We use cookies to understand how you use our site and to improve your experience. This includes personalizing content and advertising. To learn more, click here. By continuing to use our site, you accept our use of cookies. Cookie Policy.
Features Partner Sites Information LinkXpress
Sign In
Advertise with Us
Ampronix,  Inc

Download Mobile App

Dual Mobility Hip Implant Reduces Risk of Dislocation

By HospiMedica International staff writers
Posted on 19 Nov 2018
Print article
Image: Examples of dual mobility hip prostheses (Photo courtesy of Zimmer Biomet).
Image: Examples of dual mobility hip prostheses (Photo courtesy of Zimmer Biomet).
A new study shows that modular dual mobility (DM) hip implants could reduce the risk of dislocation in patients who need revision surgery.

Researchers at the Hospital for Special Surgery (HSS, New York, NY, USA) and other joint replacement centers in the United States conducted a study involving 370 patients (average 65.8 years of age) who underwent revision hip replacement with a DM implant between April 2011 and April 2017. Clinical, radiographic, and patient reported-outcome information were collected for all patients; but to be included in the final report, patients needed to be seen for follow-up for at least two years after their surgery.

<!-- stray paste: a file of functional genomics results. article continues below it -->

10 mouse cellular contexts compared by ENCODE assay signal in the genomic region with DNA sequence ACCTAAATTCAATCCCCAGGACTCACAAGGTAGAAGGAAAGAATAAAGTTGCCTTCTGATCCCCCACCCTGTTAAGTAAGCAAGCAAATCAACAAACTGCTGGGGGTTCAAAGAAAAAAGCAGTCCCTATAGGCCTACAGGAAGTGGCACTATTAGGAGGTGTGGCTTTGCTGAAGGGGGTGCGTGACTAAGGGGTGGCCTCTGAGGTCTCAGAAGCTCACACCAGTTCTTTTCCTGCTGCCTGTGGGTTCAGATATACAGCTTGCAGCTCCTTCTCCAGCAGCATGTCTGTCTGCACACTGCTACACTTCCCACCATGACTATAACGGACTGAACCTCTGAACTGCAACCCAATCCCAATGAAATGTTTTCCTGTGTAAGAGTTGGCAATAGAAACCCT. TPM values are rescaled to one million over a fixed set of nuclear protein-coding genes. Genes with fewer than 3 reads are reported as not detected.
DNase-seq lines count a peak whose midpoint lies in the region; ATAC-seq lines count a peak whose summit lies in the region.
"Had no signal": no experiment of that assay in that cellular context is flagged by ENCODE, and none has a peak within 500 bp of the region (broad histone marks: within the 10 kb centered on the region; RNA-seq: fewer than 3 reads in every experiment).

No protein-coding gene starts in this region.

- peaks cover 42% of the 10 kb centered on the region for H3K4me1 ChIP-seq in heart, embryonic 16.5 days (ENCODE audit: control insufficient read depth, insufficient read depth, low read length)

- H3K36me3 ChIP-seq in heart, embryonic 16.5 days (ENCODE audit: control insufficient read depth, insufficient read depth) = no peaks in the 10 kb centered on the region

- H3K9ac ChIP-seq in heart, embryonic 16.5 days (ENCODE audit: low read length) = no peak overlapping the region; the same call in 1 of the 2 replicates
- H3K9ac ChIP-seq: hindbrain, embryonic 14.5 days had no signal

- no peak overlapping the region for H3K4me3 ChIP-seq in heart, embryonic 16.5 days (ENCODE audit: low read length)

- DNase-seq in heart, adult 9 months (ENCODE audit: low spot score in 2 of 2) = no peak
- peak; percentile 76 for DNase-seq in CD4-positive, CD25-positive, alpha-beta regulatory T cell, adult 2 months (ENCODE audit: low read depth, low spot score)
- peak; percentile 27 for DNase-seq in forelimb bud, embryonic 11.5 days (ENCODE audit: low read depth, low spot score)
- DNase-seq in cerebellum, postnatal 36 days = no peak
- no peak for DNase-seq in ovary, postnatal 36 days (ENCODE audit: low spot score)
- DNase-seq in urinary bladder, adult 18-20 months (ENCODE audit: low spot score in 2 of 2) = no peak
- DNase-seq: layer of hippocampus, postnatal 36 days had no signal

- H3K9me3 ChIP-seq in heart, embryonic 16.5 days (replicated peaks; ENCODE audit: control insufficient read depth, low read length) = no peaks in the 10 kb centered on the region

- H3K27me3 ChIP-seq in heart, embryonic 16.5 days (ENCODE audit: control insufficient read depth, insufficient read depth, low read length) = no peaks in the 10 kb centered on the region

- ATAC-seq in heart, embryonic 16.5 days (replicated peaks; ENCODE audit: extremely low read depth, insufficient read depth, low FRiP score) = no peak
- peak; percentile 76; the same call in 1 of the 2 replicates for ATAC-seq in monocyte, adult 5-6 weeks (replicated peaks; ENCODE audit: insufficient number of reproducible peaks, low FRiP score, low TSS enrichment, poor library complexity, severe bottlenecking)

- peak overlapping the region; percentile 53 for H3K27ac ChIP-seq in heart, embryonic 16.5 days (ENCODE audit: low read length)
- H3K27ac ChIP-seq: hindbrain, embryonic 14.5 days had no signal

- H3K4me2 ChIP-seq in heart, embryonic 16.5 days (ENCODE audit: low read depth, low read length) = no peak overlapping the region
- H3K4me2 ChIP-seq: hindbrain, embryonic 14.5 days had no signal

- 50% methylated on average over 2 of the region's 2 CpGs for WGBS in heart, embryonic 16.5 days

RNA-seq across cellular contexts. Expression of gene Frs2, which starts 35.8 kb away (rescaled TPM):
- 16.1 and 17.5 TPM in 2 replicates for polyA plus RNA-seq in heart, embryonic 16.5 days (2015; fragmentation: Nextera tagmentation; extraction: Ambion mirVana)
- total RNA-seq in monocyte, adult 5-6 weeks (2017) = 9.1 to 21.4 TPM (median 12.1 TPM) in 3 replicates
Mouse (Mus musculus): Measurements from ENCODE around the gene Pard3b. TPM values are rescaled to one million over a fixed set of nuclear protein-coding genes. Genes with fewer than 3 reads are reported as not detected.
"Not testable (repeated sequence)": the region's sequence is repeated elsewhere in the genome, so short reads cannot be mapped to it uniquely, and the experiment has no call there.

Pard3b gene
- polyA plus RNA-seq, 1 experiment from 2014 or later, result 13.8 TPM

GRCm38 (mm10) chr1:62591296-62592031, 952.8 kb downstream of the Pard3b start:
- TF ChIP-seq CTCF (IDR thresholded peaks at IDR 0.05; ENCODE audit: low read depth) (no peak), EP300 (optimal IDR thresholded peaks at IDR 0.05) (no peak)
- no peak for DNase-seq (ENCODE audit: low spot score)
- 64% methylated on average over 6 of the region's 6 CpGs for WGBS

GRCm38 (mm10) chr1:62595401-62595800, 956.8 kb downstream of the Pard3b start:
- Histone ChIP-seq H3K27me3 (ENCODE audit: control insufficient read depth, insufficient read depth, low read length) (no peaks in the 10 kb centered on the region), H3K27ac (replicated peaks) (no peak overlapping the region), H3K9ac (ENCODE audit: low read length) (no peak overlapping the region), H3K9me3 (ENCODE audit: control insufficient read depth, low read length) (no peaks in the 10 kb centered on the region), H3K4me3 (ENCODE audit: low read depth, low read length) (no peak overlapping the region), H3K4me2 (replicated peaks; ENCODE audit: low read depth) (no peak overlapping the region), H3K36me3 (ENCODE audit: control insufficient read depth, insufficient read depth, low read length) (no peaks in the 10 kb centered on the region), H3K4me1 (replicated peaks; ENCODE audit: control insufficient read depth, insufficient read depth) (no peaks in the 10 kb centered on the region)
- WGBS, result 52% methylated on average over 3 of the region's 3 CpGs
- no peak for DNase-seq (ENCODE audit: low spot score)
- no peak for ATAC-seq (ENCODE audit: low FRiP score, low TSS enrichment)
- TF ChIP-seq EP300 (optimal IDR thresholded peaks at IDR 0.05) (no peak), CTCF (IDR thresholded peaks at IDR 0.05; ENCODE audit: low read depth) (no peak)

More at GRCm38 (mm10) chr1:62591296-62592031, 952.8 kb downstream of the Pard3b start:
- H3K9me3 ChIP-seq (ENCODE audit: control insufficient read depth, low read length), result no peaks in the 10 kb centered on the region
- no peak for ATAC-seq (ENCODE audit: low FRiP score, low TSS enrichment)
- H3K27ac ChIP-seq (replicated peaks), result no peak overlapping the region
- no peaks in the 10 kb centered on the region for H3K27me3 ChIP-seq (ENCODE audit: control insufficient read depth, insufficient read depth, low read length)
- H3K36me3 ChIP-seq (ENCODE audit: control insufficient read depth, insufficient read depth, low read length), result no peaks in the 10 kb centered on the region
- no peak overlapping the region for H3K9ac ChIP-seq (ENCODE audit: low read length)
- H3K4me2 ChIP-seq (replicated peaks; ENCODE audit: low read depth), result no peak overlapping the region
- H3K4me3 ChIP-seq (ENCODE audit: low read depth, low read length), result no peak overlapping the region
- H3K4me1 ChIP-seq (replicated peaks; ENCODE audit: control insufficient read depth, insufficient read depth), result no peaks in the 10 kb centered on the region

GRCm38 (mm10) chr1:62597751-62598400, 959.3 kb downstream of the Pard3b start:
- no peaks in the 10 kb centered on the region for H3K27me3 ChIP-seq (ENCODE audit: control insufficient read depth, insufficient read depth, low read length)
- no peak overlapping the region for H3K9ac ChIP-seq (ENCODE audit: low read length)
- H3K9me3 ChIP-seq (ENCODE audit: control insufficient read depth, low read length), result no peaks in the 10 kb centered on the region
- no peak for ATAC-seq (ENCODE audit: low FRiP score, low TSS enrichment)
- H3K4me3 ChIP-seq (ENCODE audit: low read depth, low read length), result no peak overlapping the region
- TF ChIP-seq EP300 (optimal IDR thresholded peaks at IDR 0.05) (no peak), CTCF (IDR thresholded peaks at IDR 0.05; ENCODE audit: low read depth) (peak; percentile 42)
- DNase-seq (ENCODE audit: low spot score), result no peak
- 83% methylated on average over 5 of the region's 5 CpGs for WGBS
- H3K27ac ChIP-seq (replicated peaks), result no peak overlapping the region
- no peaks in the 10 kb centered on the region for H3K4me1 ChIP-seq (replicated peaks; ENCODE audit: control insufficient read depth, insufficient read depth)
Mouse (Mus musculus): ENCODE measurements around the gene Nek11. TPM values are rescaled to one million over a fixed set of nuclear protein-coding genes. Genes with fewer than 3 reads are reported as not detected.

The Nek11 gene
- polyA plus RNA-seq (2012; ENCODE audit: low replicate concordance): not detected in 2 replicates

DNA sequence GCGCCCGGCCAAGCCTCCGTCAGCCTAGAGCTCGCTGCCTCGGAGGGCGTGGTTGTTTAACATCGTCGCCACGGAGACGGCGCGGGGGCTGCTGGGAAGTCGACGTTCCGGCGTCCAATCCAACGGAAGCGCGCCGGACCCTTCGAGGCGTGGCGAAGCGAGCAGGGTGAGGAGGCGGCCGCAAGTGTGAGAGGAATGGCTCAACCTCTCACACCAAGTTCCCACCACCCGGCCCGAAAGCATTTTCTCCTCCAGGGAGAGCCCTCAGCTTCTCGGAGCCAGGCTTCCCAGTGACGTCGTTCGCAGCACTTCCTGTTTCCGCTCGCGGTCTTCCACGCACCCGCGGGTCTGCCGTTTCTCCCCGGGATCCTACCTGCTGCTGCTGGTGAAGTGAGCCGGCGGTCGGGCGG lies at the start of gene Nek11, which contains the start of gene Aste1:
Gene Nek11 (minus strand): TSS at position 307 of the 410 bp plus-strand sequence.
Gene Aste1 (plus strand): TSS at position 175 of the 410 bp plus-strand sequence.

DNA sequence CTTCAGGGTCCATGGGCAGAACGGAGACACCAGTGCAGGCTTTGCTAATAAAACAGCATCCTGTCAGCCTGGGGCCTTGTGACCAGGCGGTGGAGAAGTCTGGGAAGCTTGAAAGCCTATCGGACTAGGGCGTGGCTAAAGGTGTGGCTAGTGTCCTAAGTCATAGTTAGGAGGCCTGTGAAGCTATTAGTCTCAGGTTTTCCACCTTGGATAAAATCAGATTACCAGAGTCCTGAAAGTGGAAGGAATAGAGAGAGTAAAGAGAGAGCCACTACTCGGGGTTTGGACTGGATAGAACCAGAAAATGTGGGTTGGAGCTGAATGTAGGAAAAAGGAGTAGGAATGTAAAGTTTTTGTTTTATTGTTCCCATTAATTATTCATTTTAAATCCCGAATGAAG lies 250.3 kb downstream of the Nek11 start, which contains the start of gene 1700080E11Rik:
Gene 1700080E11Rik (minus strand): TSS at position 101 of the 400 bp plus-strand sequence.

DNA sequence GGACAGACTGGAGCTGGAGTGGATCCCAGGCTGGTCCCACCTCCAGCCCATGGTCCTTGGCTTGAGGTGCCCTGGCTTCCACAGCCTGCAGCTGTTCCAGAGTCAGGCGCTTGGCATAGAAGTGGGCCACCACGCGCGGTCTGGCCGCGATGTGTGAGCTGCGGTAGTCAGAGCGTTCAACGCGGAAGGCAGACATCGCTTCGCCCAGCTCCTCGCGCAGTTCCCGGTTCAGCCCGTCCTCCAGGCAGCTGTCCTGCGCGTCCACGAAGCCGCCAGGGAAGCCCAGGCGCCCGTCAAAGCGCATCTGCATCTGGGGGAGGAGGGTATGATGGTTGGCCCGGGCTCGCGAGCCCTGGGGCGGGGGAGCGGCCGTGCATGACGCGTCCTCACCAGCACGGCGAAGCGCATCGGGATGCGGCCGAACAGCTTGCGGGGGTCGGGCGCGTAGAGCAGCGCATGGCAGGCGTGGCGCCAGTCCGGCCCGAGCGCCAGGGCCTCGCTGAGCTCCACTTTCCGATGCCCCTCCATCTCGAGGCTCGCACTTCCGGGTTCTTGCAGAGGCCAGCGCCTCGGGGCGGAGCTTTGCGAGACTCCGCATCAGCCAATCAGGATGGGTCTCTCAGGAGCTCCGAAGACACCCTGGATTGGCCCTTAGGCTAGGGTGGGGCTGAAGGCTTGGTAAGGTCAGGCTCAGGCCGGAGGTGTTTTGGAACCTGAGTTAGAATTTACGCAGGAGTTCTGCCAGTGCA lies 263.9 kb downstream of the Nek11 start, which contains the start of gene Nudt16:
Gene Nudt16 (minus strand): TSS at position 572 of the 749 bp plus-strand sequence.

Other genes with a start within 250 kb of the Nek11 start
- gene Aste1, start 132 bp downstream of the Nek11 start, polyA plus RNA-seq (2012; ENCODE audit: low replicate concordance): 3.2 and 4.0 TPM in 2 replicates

The results revealed that surgery with the DM implant resulted in a very low rate of instability for the revision patients (2.9%), with good functional improvement and a low rate of reoperation. According to the researchers, there was a clear benefit provided by the DM implant in the first few years following revision surgery. The study was presented at the annual meeting of the American Association of Hip and Knee Surgeons, held during November 2017 in Dallas (TX, USA).

“Although the concept of dual mobility was originally developed in France in the 1970s, the technology is relatively new in the United States,” said senior author Geoffrey Westrich, MD, research director of the adult reconstruction and joint replacement service at HSS. “Our study found that the newer technology with modular dual mobility components offered increased stability, lowering the risk of dislocation, without compromising hip range of motion in patients having a revision surgery.”

A hip replacement implant is a ball-and-socket mechanism, designed to simulate a human hip joint and mimic its movement. Typical components include a stem that inserts into the femur, a ball that replaces the head of the thighbone, and a shell that lines the hip socket. The concept of DM refers to the bearing surface of the implant; DM provide two areas of motion within the artificial socket, instead of one, thus improving the range of movement and reducing the risk of dislocation.

Related Links:
Hospital for Special Surgery

Print article


Copyright © 2000-2019 Globetech Media. All rights reserved.